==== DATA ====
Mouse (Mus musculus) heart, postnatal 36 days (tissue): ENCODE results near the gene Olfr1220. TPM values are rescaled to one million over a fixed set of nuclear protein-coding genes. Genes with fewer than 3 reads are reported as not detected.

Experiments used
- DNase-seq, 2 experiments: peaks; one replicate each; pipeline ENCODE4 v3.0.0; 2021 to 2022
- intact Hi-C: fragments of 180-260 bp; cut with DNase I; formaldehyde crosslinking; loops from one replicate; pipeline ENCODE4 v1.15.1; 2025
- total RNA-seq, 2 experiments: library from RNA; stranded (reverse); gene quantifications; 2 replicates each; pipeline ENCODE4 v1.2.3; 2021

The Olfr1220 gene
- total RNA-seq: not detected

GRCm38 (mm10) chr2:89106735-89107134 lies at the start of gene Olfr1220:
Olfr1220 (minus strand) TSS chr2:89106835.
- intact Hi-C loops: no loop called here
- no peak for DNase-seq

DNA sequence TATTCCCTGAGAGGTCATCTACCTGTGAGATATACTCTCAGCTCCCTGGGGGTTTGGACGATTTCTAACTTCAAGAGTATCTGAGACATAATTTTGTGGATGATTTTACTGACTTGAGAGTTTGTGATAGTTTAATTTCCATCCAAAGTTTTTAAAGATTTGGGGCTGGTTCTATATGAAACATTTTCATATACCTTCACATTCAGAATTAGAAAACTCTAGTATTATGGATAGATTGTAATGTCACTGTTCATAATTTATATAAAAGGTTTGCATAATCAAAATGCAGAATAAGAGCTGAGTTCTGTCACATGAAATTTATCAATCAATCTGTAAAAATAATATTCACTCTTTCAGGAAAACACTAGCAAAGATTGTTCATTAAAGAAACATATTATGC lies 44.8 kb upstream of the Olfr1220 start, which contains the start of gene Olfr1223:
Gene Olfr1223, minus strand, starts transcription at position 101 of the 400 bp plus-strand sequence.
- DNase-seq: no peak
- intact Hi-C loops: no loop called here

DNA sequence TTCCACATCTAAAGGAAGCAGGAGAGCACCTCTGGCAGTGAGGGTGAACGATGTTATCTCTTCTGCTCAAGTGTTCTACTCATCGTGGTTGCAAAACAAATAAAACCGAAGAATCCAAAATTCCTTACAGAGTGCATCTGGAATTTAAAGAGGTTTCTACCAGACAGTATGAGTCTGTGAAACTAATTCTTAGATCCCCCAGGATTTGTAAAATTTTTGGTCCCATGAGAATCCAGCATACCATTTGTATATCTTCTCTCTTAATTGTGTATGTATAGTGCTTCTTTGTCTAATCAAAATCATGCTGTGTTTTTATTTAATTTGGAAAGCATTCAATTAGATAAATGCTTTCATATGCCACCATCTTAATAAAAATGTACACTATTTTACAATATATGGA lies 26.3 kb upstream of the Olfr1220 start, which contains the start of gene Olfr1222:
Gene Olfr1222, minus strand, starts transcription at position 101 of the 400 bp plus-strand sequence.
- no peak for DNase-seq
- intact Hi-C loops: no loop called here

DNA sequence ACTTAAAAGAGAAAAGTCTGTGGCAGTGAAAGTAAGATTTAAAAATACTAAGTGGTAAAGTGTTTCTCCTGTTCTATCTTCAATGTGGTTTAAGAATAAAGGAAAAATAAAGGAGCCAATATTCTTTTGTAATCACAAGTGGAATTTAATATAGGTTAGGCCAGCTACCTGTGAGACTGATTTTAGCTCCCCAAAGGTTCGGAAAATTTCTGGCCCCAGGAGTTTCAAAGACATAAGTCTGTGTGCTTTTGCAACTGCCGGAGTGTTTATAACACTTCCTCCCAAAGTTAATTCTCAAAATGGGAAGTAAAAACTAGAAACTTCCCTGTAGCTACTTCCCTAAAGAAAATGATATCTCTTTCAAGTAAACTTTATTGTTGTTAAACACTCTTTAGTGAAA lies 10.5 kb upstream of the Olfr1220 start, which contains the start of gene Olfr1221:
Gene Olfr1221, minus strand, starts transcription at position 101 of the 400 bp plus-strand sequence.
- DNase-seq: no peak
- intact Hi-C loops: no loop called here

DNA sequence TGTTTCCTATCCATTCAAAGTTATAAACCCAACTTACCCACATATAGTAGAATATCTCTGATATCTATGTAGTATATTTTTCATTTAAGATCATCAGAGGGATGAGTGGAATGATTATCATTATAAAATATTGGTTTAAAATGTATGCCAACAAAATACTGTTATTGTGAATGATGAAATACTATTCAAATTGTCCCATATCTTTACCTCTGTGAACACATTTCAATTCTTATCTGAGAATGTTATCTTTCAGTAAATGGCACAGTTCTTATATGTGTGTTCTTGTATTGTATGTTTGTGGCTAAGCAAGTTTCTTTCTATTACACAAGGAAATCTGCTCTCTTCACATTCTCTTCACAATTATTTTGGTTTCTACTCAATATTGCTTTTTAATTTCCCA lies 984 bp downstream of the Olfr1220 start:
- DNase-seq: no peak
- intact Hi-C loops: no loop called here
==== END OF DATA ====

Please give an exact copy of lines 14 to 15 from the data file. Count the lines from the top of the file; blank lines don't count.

- DNase-seq: no peak
- intact Hi-C loops: no loop called here